Single Page Application Done Right

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Single Page What?!

Not too long ago, moved its website from classic web architecture (CWA) to a single-page application (SPA). For those who are less familiar with SPA, the major differences between the two are as follows:

  1. First client request:
    • CWA: The server returns a full HTML page
    • SPA: The server returns a set of templates and data which is then rendered to the full HTML page, by Javascript, on the client side.
  2. Subsequent requests
    • CWA: The server returns a full HTML page
    • SPA: The server returns only the data needed to display the request. Since all templates are already on the client side from the first request, no HTML/CSS/JS should be delivered.

To put it in simpler words – while in CWA the client gets a full HTML page on each request, in SPA the client gets all needed to be able to render the HTML by itself on the first page load so that subsequent requests might be carried in a very fluent and rich manner. It makes your website more of an application and less of a site.

Pros & Cons

SPA heavily relies on Javascript to perform actions that were server only a few years ago. It means that a large part of the “heavy lifting” involved in creating web pages is now the responsibility of the client, for better and for worse. Let’s go over of the advantages and disadvantages of SPA over CWA. Advantages:

  • User experience is much richer and fluent.
  • Lower server load: Because HTML rendering is done on the client and subsequent requests only require the specific data needed to render that page.
  • Definitive separation between client and server – server acts more like an API.


  • SEO: Search engines (Google etc…) do not execute Javascript when they index your site. Since in SPA pages are rendered on the client side by Javascript you need to find a way and supply search engines with a full HTML page.
  • Caching: Since pages are rendered on the client side, you can’t cache full HTML pages on the server end. This also impacts CDN services as what they will cache will be only templates and not full pages.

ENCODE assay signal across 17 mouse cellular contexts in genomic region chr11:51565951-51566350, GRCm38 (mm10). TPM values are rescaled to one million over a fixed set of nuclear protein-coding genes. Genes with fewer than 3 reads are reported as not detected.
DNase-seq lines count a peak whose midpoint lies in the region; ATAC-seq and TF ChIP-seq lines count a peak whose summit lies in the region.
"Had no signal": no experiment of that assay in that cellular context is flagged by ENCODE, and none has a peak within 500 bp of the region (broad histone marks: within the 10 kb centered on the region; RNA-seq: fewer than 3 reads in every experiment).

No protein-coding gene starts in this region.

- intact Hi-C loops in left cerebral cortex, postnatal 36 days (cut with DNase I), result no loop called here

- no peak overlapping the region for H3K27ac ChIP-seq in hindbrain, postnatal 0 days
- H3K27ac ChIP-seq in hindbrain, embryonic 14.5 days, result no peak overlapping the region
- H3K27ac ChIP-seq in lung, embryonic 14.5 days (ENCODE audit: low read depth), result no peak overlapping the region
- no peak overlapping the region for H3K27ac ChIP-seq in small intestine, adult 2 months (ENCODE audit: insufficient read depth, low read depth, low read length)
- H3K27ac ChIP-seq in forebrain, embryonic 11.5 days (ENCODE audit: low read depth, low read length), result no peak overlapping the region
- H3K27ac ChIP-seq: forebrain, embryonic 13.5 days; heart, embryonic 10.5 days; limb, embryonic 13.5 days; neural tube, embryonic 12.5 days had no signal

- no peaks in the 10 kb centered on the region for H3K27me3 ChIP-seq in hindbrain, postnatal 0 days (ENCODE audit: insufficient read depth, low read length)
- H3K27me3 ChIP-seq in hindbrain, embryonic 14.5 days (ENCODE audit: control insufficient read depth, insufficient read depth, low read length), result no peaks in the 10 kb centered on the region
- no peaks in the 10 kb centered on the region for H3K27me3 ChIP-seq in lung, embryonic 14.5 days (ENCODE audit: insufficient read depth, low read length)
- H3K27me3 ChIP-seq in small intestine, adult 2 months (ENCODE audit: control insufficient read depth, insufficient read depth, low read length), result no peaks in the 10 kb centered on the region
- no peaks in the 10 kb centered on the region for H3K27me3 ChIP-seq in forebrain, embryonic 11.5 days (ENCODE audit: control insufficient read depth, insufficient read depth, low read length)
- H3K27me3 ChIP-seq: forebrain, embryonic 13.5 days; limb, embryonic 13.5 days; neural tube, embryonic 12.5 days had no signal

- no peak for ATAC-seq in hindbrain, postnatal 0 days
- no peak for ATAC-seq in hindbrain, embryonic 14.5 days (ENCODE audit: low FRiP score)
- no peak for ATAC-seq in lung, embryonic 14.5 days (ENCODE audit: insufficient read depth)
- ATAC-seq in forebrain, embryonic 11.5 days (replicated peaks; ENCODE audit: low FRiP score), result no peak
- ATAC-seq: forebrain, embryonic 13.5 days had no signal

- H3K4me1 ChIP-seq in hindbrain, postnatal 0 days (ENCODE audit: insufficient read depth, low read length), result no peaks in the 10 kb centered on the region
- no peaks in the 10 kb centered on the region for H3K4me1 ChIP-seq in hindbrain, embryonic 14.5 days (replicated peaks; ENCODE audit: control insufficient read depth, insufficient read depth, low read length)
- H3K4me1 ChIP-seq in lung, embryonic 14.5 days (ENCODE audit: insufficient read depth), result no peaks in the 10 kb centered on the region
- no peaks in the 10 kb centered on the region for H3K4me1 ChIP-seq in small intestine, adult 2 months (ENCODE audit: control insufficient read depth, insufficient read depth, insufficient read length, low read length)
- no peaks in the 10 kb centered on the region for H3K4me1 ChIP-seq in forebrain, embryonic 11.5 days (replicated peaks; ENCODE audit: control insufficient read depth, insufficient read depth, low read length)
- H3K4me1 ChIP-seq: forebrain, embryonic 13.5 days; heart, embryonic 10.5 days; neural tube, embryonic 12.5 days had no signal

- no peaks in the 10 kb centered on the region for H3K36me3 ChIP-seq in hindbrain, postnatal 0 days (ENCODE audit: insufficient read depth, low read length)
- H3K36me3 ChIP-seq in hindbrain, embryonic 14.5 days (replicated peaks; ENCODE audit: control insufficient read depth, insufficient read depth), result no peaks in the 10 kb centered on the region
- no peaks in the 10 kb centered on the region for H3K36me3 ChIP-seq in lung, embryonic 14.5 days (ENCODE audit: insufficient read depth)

• Performance: As said, SPA is heavily client-side dependent. It means that your site might load fast on some clients while being painfully slow on other. This becomes a large factor as old mobile devices might have a rough time rendering the pages and introduce large load times for your site.

No Compromises

We knew that we must build our web site as a SPA in order to stay relevant and provide our users with the best possible experience. We also knew we will have to overcome those disadvantages if we wanted to be able to keep our SEO rank high and our users happy. There are several solutions to these problems like PreRender but they are more focused around SEO solutions and less of the other two. We wanted a solution that would enable us:

  1. Be indexed by Google bots and other search engine crawlers.
  2. Cache full pages HTML on the CDN and on our server cache.
  3. Improve user experience on old mobile devices’  which were suffering from the heavy Javascript execution a normal SPA requires.

We figured out that what we really need is a hybrid between CWA and SPA: We want to return fully rendered HTML pages on the first request while subsequent requests behave just like normal SPA. If we could achieve that target, we will enjoy all the advantages of SPA with all the disadvantages eliminated since:

  1. Google bots and other crawlers will easily index our pages since the server returns fully rendered HTML pages.